An Iowa Policy Project report concludes state funding for public K-through-12 schools has been stabilized, but state support of the three state universities has declined “precipitously” since 1997.

Andrew Cannon, who holds a masters in public policy from the University of Iowa, says state taxpayers’ support of higher education isn’t keeping up with the need. “When you have tuition rising as quickly as it is and as it has been over the past dozen years looking at the price tag can be pretty daunting,” Cannon says. “…There’s a bit of sticker shock, so failing to invest who would want to go to college otherwise.”

Cannon made calculations to adjust for inflation and concluded that since July 1 of 1997, overall state education spending has declined by 17% — and state funding for community colleges, the University of Iowa, Iowa State University and the University of Northern Iowa has “borne the brunt of that reduction.”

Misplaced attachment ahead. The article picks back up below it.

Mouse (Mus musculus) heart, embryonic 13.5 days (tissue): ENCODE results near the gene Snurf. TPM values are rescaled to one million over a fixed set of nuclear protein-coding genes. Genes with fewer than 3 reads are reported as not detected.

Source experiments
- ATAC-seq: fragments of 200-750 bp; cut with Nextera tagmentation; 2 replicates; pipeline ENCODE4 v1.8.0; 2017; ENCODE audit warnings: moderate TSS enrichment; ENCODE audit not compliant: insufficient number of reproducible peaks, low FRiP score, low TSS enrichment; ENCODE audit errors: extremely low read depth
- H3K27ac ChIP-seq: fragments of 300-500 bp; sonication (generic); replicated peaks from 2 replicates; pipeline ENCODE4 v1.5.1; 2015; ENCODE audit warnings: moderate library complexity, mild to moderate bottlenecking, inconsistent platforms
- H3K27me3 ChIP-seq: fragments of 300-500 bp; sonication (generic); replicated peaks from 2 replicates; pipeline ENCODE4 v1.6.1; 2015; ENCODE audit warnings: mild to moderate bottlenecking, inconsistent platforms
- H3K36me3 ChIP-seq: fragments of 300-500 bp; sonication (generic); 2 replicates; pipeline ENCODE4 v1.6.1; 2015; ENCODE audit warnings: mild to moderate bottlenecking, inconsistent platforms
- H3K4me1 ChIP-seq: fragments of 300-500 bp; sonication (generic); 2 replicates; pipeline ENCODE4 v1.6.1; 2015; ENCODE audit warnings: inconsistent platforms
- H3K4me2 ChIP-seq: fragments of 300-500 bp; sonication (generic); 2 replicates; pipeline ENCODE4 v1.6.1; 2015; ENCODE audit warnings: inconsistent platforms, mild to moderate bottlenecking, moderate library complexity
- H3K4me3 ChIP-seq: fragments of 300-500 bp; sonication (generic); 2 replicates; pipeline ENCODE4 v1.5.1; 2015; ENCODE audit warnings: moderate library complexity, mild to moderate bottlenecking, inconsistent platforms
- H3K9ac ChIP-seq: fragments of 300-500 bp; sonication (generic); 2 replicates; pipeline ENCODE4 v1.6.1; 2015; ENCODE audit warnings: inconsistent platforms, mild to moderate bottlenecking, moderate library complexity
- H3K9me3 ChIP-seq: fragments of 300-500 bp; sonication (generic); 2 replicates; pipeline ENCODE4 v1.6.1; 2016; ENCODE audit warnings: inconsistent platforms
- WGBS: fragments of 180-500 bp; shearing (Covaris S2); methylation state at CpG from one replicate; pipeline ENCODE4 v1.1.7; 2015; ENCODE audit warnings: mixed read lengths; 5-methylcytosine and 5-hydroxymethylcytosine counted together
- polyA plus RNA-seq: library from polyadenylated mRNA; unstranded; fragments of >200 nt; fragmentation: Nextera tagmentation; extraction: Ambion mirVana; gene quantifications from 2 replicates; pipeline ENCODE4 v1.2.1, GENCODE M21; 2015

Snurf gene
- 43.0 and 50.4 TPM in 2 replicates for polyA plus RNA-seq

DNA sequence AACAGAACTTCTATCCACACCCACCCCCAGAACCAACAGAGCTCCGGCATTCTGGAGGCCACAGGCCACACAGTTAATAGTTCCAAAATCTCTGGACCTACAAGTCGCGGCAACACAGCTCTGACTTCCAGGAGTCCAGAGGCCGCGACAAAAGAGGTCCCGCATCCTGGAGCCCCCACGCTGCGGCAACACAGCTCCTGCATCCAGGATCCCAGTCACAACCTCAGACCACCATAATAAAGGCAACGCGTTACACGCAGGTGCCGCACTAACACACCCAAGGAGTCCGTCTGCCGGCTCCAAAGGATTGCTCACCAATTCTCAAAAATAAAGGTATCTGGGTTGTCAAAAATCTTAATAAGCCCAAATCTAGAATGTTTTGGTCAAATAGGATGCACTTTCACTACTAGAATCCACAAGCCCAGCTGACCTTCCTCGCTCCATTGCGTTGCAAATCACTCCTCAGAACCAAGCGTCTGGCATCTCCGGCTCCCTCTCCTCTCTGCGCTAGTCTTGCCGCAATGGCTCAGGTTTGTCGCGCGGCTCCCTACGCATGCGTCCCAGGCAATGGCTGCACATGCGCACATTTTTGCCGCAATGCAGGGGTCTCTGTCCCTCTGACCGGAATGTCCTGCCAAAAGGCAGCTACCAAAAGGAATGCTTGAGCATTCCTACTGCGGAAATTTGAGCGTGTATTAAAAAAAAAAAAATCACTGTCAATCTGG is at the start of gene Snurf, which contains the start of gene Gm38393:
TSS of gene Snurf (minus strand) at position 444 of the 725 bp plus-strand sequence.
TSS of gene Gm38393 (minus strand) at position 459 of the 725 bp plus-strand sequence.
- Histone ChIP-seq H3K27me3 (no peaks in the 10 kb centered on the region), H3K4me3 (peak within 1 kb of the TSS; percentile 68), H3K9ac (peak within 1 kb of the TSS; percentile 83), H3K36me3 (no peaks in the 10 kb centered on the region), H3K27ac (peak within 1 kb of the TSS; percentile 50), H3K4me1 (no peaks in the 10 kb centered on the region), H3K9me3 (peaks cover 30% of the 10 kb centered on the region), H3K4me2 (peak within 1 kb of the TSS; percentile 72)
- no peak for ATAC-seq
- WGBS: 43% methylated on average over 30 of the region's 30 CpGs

Mike Owen, assistant director of the Iowa Policy Project, says that illustrates the choices state legislators and three of the state’s governors have been making over the past 13 years.

“When they’re cutting higher education funding and at the sme time, tuitions and fees are going up, I mean that is a choice that our policy-makers are making for people who want to go to college,” Owen says. “…Like any budget decision being made, it’s really a question of the values of what we want our public funding to do.”

From 1997 to 2007, enrollment at Iowa community colleges grew by 45%. The Iowa Policy Project report concludes state support of the community colleges declined by 17% during that decade of massive enrollment growth.

The report’s author also reviewed tuition for the three state-supported universities and concluded it has tripled over the past decade.